An Approximation of the Hyperbolic Plane
There is a convenient way to model surfaces of constant curvature using equilateral triangles made of paper. If I want to model a space of positive curvature, then I use a complex with 3, 4, or 5 triangles meeting at every vertex, respectively obtaining the regular tetrahedron, octahedron, and icosahedron. If I want to model a space of zero curvature, then I use 6 equilateral triangles at every vertex, obtaining some piece of flat 2-space. Finally, if I want to model a space of negative curvature, then I use 7 or more triangles at every vertex.
For negative curvature, I get some piece of the hyperbolic plane, but the model has some peculiarities not shared by the non-negatively curved models. (If you don't like using paper, then Polydromes work too.) The model is rather "floppy", not at all rigid like the finite complexes with positive curvature. The model looks like a sort of life form one might find on a coral reef somewhere. It bends, twists, and curves in on itself more and more as I add triangles to the complex. The model pictured above has 224 triangles.
Is it possible to build this model indefinitely without having self-intersections? More precisely, does an imbedding of the corresponding infinite complex of piecewise linear cells exist in 3-space? Note that the triangles are all equilateral with the same edge length and that each triangle is flat.
It would be interesting if such an imbedding did indeed exist, although it appears unlikely because, in a way, this model of the hyperbolic plane grows "exponentially". Choose a vertex situated, say, at the origin. Around this vertex there are 7 equilateral triangles. Call this assembly of 7 triangles around a vertex the "first approximation". Notice now that the boundary of the first approximation is a piecewise linear path consisting of 7 segments of equal length, and that each of the vertices of this path has only two triangles meeting there. Obtain the second approximation by adding the smallest number of triangles so that 7 triangles meet at each of these 7 vertices on the boundary of the first approximation. Continue to build the model inductively, obtaining the (n+1)st approximation by adding a collar of triangles to the nth approximation, each collar being obtained by "completing" the vertices on the boundary of the nth approximation to have 7 triangles at a vertex. One can quickly show that the number of triangles in each succeeding approximation follows the linear recurrence,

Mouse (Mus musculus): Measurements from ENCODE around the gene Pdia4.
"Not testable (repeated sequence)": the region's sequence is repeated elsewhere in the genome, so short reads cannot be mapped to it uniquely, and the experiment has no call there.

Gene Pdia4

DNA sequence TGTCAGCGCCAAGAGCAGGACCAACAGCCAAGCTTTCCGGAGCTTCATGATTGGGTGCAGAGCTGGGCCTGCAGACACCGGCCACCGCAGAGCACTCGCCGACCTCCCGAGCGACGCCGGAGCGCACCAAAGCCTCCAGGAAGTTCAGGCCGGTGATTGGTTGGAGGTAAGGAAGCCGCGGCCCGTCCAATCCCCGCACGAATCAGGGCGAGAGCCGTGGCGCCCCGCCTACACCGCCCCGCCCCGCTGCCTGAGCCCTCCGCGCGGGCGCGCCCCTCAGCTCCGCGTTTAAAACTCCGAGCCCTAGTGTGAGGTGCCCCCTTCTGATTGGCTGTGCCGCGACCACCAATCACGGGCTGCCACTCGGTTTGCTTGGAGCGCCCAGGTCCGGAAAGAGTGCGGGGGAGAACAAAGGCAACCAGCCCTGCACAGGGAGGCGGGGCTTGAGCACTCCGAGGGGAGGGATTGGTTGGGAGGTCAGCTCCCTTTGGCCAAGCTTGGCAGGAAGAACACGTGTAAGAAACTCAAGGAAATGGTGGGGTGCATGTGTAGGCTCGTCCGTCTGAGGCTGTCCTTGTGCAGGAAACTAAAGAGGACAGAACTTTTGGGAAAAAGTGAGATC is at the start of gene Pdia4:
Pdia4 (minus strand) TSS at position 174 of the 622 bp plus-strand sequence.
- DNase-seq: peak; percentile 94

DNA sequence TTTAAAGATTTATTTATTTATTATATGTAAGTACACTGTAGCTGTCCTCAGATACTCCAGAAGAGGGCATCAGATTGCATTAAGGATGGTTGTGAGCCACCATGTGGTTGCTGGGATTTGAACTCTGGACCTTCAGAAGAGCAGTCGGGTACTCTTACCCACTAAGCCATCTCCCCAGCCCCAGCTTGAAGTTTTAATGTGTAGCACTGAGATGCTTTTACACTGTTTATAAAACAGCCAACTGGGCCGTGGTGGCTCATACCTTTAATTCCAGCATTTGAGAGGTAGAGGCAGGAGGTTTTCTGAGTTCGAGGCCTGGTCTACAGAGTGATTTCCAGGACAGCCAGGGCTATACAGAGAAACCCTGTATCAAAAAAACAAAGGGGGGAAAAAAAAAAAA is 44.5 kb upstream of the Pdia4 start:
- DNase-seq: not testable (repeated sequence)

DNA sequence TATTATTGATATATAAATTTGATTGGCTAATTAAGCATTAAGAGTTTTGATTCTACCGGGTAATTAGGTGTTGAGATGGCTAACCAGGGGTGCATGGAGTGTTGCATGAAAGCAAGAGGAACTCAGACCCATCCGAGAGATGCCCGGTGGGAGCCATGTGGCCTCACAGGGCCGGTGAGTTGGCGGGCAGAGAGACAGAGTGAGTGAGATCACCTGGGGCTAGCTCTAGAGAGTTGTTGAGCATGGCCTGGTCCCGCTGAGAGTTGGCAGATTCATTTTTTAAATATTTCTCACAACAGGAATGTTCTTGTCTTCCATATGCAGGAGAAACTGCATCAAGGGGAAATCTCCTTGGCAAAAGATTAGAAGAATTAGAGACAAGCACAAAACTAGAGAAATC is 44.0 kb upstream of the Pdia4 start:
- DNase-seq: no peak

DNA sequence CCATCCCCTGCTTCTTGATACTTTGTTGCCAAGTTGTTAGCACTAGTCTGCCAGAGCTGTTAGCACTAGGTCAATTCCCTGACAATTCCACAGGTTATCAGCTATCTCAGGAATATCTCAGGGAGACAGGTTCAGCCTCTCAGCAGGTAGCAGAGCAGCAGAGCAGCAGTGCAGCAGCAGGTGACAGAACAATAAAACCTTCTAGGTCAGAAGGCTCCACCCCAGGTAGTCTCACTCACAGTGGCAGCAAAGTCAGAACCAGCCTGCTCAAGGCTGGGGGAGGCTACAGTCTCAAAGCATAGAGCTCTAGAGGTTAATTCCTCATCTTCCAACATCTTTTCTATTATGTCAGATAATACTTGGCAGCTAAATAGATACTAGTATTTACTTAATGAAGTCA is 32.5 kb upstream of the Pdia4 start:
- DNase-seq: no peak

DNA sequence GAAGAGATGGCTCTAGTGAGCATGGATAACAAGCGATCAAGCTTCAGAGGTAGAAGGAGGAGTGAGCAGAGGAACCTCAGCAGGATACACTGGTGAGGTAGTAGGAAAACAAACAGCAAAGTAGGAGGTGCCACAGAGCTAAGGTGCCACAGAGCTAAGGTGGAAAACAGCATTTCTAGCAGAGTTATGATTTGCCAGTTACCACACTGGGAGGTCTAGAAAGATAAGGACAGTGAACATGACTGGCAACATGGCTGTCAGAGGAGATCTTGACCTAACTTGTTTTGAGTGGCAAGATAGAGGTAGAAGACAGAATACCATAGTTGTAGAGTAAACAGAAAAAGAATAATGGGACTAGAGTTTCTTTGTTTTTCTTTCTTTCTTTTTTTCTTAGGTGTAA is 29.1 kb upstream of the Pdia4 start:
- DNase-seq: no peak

This problem interests me because of a theorem forbidding the existence of an isometric imbedding of the hyperbolic plane in flat 3-space. Thus, if such an imbedding did exist, it would serve as a sort of compromise because it is "approximately isometric".
Using Schläfli's notation for regular polyhedra, these embeddings may be labeled